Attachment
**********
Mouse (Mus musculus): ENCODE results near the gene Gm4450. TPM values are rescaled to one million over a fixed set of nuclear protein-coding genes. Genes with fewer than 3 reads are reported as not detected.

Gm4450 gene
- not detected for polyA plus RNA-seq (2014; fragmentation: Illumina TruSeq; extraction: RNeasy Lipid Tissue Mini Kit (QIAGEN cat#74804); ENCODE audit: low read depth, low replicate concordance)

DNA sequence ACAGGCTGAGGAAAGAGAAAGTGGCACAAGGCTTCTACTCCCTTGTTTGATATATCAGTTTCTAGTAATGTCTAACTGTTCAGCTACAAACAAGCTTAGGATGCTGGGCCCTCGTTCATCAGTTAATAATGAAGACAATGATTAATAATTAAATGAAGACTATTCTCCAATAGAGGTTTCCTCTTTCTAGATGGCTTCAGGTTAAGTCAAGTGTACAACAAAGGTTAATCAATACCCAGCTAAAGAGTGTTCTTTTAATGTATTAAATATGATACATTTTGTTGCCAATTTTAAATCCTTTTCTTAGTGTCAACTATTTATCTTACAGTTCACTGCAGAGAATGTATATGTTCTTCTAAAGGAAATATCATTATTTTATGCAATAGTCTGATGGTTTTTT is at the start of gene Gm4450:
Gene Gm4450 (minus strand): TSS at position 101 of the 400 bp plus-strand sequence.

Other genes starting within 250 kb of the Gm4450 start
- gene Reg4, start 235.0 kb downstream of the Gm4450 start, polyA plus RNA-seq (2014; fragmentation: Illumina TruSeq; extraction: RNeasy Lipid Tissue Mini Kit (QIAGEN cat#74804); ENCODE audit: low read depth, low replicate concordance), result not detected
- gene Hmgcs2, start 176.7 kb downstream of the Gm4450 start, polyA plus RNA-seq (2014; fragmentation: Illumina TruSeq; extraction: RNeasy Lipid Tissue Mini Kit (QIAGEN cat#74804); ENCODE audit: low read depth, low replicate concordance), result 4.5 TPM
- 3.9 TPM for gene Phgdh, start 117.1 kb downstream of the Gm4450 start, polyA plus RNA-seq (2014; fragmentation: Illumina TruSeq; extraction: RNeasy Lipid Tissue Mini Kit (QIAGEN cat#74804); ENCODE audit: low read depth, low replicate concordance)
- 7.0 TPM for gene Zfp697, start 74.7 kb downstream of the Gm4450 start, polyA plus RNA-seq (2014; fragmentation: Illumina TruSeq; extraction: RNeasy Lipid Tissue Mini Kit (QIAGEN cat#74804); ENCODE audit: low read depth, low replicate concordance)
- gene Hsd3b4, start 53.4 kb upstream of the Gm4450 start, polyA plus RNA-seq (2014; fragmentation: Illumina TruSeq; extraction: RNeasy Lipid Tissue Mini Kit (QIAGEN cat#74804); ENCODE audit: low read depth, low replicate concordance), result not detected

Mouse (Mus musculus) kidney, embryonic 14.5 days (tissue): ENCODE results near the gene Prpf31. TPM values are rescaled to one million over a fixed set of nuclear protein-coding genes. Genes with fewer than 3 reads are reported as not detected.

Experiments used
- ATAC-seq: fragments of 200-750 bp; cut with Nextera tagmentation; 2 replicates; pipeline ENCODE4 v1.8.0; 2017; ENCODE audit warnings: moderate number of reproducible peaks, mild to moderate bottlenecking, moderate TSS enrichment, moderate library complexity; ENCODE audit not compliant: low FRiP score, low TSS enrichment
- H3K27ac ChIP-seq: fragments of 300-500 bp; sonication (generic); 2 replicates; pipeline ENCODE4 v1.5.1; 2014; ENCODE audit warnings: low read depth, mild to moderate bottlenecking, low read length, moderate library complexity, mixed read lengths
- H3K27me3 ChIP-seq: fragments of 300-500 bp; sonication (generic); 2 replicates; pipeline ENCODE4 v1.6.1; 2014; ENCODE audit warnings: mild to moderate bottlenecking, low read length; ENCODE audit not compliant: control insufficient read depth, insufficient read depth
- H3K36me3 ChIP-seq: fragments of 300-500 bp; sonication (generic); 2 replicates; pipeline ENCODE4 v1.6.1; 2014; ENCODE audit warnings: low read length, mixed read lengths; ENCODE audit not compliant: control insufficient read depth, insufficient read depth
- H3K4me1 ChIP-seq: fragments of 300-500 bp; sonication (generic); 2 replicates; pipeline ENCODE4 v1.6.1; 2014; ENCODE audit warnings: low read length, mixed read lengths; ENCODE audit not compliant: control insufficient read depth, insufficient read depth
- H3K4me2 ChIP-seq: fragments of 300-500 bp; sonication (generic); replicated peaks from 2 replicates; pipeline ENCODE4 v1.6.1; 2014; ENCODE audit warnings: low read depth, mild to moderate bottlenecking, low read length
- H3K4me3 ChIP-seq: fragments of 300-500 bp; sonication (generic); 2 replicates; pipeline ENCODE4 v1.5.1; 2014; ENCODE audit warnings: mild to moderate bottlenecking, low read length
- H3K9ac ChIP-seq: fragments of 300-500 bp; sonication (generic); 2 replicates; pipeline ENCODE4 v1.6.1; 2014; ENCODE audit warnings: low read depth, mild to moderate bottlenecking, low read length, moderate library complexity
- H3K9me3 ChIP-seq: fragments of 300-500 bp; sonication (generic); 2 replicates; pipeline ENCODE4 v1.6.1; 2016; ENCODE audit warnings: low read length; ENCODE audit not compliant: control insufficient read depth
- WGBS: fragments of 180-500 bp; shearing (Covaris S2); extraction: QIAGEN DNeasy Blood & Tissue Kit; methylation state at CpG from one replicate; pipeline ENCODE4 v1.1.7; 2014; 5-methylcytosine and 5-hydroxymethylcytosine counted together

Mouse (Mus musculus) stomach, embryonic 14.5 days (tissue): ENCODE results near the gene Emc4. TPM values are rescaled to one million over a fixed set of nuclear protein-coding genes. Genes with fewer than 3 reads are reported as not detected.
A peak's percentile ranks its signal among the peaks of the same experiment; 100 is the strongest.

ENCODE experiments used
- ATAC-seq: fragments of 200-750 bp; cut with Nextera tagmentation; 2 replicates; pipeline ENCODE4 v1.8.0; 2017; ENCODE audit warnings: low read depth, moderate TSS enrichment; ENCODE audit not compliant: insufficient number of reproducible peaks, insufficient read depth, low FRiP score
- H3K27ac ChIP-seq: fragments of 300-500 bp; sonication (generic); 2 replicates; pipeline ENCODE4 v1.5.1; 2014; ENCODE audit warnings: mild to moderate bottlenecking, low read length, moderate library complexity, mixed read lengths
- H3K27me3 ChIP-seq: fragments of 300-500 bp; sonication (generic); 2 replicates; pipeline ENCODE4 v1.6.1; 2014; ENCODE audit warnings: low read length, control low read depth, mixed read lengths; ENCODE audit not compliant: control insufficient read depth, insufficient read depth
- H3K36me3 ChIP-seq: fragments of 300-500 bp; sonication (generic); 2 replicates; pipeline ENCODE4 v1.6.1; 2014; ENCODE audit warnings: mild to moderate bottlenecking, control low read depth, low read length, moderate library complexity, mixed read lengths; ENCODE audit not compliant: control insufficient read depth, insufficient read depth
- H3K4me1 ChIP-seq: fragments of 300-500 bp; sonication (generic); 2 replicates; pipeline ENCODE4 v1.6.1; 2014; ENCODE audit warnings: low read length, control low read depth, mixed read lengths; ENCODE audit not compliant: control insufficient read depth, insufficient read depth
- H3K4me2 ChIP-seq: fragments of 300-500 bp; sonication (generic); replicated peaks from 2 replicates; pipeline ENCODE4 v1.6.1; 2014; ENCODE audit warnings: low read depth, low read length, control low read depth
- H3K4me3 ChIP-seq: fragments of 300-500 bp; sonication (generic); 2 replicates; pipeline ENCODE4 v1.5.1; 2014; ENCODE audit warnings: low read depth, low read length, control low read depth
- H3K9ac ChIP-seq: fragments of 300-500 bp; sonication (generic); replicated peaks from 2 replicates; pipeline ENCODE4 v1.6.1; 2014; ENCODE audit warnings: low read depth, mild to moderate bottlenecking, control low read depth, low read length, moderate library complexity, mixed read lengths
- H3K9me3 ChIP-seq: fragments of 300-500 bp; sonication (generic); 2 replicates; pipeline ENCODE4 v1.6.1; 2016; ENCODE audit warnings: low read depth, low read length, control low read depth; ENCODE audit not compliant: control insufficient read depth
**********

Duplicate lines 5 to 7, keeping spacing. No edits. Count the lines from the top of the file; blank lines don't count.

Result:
Gene Gm4450 (minus strand): TSS at position 101 of the 400 bp plus-strand sequence.

Other genes starting within 250 kb of the Gm4450 start
- gene Reg4, start 235.0 kb downstream of the Gm4450 start, polyA plus RNA-seq (2014; fragmentation: Illumina TruSeq; extraction: RNeasy Lipid Tissue Mini Kit (QIAGEN cat#74804); ENCODE audit: low read depth, low replicate concordance), result not detected